Memepool

From Wikipedia, the free encyclopedia
Jump to: navigation, search
For the memetics concept, see meme pool.

Memepool was a multiple-author weblog, active from 1998, that listed links to interesting, obscure, weird, or funny items on the web along with a bit of commentary. Items often included multiple links with contents that conflict or comment on each other, similar to the sarcastic stylings of Suck.com.

Memepool was founded in 1998 by Joshua Schachter and a number of the early contributors, making it one of the earliest weblogs.[1] It was also one of the most popular early weblogs,[2] with a reputation for strange and surprising links.[3][4] It was maintained by Schachter and Jeff Smith. Schachter's links collected for Memepool were the predecessor of a project that later became del.icio.us.[5]

Unlike many weblogs, Memepool had no significant element of self-revelation by its authors.[6] Memepool did not have a commenting system, but many of its links came from emailed submissions from readers.[7]

On March 26, 2012, Memepool had its first posting since April 21, 2008, marking the longest hiatus in the blog's history. The site has been unavailable since at least December 14, 2013.[8]

Memepool has an Internet Relay Chat channel, irc.perl.org/#memepool.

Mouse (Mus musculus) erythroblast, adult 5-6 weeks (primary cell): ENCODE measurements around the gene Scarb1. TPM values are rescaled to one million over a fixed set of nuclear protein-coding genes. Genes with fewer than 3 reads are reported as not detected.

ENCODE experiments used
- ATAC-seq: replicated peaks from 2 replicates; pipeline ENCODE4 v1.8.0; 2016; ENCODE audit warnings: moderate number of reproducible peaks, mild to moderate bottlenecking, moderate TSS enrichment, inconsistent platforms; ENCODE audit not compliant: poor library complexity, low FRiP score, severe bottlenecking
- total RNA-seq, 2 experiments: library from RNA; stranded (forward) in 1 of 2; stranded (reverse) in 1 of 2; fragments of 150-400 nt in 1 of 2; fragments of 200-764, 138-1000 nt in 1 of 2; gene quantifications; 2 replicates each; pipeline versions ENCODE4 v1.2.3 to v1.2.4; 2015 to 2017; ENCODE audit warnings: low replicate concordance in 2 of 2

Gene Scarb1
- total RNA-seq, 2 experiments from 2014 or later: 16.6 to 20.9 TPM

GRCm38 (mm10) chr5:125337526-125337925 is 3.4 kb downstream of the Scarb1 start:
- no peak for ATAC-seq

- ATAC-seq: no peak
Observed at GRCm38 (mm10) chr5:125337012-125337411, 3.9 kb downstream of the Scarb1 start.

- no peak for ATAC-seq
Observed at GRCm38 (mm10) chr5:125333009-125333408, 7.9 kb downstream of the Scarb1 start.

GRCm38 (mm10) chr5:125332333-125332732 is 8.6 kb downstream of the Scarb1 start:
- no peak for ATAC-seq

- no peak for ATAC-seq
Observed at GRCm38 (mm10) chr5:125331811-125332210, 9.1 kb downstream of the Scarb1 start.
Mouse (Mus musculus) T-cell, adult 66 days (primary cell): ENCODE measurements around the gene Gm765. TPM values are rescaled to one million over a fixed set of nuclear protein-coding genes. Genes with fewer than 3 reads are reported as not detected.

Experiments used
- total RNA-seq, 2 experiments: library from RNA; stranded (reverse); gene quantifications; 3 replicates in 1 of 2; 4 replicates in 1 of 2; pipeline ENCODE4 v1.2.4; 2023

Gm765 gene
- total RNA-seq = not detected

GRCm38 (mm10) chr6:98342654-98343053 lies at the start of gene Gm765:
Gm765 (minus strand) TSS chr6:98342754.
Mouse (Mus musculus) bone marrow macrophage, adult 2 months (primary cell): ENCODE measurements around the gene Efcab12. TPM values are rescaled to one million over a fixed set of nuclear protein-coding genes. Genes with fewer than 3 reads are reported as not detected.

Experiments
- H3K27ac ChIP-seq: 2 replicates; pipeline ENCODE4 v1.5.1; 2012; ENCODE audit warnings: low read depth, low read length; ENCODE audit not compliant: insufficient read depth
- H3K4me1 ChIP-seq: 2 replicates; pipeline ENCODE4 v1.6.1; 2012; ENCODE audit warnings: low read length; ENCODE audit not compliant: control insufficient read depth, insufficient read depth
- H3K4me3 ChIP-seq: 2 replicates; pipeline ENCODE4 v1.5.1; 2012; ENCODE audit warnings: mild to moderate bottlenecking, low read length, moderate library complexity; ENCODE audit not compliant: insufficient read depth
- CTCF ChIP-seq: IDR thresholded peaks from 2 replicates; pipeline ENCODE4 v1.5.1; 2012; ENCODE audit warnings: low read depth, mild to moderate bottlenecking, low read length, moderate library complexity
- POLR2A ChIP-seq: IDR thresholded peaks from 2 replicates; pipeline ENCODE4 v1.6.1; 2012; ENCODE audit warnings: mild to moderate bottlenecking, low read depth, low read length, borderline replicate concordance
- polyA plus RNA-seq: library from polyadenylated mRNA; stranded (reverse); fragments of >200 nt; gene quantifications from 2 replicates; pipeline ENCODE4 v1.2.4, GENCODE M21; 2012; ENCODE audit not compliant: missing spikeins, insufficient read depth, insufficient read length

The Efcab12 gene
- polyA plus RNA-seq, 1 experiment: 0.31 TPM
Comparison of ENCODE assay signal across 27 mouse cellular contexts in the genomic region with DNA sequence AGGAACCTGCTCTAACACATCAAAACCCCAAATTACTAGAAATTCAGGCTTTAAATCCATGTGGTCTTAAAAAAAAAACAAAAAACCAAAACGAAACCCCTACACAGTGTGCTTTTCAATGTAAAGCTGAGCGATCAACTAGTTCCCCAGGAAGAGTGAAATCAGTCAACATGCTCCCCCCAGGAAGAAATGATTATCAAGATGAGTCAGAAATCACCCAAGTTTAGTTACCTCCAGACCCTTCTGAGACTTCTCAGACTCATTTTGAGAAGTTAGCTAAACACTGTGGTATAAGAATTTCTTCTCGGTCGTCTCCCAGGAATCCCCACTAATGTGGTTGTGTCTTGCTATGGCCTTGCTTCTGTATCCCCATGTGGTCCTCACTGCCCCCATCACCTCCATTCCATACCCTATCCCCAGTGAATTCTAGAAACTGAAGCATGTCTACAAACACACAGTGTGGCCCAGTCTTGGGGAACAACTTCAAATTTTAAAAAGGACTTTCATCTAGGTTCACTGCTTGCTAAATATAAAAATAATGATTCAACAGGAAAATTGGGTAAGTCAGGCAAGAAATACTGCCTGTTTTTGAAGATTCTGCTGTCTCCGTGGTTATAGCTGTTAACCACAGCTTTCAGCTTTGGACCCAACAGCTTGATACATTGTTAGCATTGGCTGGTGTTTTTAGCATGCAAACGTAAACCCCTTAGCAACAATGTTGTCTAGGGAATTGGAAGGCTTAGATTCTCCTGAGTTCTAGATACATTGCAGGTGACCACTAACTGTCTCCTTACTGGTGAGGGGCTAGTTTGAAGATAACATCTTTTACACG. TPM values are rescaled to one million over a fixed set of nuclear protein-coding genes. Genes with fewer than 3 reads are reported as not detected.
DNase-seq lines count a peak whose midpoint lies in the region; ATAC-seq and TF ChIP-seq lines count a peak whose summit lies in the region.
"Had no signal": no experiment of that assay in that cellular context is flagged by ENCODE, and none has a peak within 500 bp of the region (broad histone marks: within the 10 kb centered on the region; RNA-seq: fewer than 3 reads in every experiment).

References[edit]

  1. ^ O'Connor, Brett (6 January 2007). del.icio.us Mashups. John Wiley & Sons. ISBN 9780470147771. Retrieved 18 August 2014. 
  2. ^ Janet Kornblum (3 May 2000). "Everybody into the memepool for links to some very odd sites". USA Today. Retrieved 16 July 2010. 
  3. ^ Joel Brown (17 June 2001). "Site a flashback to cool, weird days of Internet". Boston Herald. Retrieved 16 July 2010. 
  4. ^ "One Super Site". Newsweek. 15 May 2000. Retrieved 16 July 2010. 
  5. ^ Smith, Gene (2008). Tagging: people-powered metadata for the social web. New Riders. p. 162. ISBN 0-321-52917-0. Retrieved 16 July 2010. 
  6. ^ Glenn Gaslin (10 August 2001). "Bloggin' In". Entertainment Weekly. Retrieved 16 July 2010. 
  7. ^ John B. Killoran (2004). Hauser, Gerard A., ed. Rhetorical democracy: discursive practices of civic engagement. Routledge. p. 215. ISBN 0-8058-4264-0. Retrieved 16 July 2010. 
  8. ^ @ptocheia (13 December 2013). "Untitled Tweet". Retrieved 5 February 2014. 

External links[edit]